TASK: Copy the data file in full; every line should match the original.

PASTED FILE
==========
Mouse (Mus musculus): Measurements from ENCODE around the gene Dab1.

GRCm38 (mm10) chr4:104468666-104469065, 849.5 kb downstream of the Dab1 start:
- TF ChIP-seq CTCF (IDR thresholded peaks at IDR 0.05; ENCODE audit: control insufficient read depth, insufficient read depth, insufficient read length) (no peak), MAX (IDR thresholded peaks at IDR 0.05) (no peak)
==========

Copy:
Mouse (Mus musculus): Measurements from ENCODE around the gene Dab1.

GRCm38 (mm10) chr4:104468666-104469065, 849.5 kb downstream of the Dab1 start:
- TF ChIP-seq CTCF (IDR thresholded peaks at IDR 0.05; ENCODE audit: control insufficient read depth, insufficient read depth, insufficient read length) (no peak), MAX (IDR thresholded peaks at IDR 0.05) (no peak)